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Knife River on mission to establish synthetic limestone

By |  December 22, 2020

Logo: Knife River Corp.

Knife River Corp. plans to pursue a commercial means of creating and marketing synthetic limestone, establishing a partnership with a technology company to develop construction-grade rock and, ultimately, concrete that would have a net-zero or net-negative carbon footprint.

Knife River, which is a subsidiary of MDU Resources, specifically partnered with Blue Planet Systems Corp. Knife River made an investment in the company, and David Barney, president and CEO of Knife River, joined Blue Planet’s five-member board of directors.

A goal of the joint pursuit is for concrete to maintain the strength for which it is known, Knife River says.

“We’re in the early stages with this technology, but the possibilities are extremely exciting,” Barney says. “Concrete is the foundation of the world’s infrastructure. We want to be proactive in finding ways to minimize our carbon footprint while continuing to build the strong roads, bridges, runways and driveways our nation uses every day.”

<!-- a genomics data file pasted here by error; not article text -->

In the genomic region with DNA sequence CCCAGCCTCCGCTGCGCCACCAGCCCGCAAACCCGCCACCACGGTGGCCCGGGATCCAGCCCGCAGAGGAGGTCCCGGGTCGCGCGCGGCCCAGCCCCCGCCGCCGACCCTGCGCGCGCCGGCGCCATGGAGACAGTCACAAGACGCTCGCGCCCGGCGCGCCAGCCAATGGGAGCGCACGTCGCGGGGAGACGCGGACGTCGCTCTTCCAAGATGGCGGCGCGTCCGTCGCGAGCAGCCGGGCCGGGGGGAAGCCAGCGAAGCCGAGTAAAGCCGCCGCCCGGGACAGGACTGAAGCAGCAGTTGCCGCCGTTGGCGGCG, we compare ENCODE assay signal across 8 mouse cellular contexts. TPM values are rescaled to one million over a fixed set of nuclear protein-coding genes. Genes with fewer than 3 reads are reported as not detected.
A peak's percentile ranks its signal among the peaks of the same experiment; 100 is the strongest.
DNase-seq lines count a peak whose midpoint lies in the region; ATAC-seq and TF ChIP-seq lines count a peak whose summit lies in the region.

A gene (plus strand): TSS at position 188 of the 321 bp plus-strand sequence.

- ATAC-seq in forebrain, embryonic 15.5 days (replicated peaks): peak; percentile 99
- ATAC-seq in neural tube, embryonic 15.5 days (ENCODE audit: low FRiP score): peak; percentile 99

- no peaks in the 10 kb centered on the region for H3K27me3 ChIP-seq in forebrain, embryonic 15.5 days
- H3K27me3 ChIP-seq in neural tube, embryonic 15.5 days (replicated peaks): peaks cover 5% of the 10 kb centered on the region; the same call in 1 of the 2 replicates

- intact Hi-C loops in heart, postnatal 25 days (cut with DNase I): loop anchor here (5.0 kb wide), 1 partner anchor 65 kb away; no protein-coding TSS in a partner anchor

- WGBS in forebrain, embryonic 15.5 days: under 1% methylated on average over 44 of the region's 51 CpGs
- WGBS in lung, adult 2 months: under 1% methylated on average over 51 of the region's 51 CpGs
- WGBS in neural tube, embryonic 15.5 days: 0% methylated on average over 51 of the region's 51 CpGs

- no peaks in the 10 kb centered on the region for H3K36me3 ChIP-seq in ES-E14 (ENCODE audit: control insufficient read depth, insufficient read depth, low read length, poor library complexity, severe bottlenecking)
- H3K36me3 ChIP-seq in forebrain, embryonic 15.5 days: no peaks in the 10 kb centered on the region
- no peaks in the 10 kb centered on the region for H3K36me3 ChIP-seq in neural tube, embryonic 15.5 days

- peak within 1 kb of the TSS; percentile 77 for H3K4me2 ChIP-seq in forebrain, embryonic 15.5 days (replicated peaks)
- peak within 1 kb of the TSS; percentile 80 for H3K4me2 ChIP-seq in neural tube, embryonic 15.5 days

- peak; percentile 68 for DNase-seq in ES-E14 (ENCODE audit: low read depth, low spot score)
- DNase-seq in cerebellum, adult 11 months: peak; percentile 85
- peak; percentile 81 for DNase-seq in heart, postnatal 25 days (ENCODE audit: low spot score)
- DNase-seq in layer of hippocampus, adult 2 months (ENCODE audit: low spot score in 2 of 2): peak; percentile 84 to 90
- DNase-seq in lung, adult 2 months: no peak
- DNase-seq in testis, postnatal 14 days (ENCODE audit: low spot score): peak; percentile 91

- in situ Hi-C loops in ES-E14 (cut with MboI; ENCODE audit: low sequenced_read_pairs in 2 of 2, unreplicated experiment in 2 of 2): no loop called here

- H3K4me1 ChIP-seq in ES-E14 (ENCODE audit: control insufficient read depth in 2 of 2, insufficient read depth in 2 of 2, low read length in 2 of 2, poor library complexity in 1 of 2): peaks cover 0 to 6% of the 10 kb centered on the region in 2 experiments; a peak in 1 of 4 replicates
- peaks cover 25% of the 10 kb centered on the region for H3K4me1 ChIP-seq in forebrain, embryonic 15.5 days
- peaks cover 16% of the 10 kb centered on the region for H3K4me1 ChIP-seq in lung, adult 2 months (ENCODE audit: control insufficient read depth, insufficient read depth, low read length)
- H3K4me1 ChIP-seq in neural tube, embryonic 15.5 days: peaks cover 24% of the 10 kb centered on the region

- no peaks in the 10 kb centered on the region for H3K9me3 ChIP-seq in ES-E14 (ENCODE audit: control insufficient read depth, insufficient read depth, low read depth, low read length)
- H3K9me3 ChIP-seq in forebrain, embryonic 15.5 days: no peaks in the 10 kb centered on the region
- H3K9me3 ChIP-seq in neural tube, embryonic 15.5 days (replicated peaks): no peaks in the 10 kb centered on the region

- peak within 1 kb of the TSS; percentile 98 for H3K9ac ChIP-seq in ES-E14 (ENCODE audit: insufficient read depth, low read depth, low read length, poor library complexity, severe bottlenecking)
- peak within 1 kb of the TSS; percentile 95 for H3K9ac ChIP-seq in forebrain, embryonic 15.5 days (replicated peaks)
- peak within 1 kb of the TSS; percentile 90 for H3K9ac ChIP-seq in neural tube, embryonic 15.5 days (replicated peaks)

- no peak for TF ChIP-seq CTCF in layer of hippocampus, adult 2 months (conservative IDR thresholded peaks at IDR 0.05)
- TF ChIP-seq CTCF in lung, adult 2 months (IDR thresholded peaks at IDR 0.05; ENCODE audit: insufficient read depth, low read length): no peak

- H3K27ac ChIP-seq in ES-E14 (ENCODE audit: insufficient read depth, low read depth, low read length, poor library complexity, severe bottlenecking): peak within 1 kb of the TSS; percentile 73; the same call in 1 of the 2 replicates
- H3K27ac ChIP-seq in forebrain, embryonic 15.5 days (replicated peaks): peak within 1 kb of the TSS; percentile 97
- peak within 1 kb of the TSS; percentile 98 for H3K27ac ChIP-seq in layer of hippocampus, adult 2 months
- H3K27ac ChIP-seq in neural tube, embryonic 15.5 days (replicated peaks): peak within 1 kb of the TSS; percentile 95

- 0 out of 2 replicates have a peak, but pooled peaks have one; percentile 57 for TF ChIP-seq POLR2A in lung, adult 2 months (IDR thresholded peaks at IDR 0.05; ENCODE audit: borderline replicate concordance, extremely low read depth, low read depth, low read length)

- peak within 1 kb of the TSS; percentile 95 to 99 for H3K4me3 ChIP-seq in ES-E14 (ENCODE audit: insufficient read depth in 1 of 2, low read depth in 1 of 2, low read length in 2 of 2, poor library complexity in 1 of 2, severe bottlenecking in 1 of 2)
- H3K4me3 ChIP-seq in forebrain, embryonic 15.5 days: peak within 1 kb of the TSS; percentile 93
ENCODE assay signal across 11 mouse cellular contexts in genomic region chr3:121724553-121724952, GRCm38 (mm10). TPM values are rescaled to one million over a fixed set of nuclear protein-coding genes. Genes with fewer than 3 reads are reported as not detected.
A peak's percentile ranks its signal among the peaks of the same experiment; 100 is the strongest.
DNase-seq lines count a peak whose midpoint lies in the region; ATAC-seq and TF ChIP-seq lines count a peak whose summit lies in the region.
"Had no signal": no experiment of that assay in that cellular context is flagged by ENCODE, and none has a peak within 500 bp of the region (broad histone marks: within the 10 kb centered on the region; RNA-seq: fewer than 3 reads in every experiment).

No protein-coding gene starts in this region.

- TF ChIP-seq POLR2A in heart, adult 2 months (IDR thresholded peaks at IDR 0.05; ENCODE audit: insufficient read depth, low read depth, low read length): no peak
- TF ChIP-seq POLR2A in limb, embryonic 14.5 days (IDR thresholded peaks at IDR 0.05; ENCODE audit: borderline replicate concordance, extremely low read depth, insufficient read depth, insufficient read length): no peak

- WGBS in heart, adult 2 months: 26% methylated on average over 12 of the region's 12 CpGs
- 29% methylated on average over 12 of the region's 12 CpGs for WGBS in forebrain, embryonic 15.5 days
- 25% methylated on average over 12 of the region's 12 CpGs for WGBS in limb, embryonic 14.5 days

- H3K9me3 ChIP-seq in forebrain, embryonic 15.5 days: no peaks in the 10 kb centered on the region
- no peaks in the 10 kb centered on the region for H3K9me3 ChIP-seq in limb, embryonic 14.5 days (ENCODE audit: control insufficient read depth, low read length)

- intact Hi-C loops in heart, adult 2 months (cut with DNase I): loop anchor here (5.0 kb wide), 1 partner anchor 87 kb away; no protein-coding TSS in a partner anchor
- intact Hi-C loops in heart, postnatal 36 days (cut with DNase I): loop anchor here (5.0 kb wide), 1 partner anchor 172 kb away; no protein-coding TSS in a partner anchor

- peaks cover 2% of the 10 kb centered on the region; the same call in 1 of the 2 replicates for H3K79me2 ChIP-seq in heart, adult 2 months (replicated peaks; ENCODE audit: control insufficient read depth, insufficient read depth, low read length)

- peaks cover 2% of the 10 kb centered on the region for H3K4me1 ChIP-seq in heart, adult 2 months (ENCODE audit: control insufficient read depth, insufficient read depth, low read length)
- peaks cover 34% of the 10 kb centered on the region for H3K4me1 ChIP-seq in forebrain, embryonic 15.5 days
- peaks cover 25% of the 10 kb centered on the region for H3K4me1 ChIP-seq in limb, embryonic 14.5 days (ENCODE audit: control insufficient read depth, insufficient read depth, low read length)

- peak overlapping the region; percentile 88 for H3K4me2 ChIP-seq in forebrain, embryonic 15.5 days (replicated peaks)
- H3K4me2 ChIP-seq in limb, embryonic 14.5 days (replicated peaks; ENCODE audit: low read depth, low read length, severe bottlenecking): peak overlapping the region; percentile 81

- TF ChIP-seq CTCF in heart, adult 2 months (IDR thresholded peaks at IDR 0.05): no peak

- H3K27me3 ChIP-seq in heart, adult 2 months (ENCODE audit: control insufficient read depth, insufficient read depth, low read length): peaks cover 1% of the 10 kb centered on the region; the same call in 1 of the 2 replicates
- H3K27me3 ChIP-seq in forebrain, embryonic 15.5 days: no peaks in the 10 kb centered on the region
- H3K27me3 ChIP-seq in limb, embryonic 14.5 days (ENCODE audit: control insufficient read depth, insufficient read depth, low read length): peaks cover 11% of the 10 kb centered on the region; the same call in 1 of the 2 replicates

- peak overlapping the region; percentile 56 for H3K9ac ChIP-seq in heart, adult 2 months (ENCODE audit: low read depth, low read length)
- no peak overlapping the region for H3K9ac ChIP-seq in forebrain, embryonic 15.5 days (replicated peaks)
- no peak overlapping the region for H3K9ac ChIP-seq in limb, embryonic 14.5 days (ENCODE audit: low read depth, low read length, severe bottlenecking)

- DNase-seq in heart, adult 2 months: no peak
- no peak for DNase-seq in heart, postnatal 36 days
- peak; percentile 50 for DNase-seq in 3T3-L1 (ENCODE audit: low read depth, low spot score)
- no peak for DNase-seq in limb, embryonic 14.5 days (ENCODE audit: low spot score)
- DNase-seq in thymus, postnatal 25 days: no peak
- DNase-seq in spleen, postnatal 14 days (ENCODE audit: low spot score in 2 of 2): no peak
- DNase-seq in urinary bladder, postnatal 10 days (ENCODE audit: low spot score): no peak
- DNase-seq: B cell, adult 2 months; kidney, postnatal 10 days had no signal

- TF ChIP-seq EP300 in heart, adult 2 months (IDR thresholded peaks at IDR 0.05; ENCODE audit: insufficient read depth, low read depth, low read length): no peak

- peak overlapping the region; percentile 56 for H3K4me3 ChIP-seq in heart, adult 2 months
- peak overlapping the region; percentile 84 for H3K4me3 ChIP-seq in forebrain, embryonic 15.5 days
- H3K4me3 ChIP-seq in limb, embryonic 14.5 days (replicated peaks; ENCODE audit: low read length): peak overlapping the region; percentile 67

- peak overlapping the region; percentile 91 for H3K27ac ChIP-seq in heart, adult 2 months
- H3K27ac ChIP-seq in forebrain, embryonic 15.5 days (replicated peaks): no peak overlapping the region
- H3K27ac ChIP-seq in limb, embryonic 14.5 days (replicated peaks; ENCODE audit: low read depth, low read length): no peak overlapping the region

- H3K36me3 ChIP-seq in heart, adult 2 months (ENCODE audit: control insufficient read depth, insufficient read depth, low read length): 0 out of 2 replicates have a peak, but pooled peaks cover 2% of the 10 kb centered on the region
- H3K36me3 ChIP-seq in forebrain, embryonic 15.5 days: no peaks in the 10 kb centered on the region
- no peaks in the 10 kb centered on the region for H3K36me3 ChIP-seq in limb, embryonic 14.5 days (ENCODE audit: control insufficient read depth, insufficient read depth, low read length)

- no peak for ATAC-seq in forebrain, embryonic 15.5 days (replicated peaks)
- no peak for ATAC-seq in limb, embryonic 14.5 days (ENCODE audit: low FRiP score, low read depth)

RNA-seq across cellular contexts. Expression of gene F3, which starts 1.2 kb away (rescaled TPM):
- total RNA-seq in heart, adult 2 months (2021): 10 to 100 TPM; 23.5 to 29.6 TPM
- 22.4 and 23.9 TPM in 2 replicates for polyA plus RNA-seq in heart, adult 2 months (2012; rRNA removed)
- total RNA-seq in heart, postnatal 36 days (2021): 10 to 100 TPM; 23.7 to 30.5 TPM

Blue Planet’s Brent Constantz is excited about the possibilities ahead with Knife River as a partner.

“Bringing Knife River’s aggregate knowledge to our team will help us fully understand how our products will need to perform in the construction world, particularly as a component of concrete,” says Constantz, founder and CEO of Blue Planet. “As we scale our technology, we are going to be running our aggregate products through industrial-level crushing, screening, filtering and placement processes, each of which Knife River knows well.”

According to Blue Planet, it produces aggregate using carbon-sequestration technology.

“We will be able to see how they perform at this industrial level,” Constantz says. “We’ll be able to compare our products to traditional geological materials. And we’ll be able to see the effects of our products in concrete, which can be a highly impactful method of permanent sequestration of carbon dioxide.”

By capturing carbon dioxide from existing sources to create synthetic limestone, Knife River says concrete can be produced while preventing that carbon dioxide from entering the atmosphere. Additionally, the company says using synthetic limestone would prolong the life of natural aggregate sources.

Kevin Yanik

About the Author:

Kevin Yanik is the editor-in-chief of Pit & Quarry magazine. Yanik can be reached at 216-706-3724 or kyanik@northcoastmedia.net.

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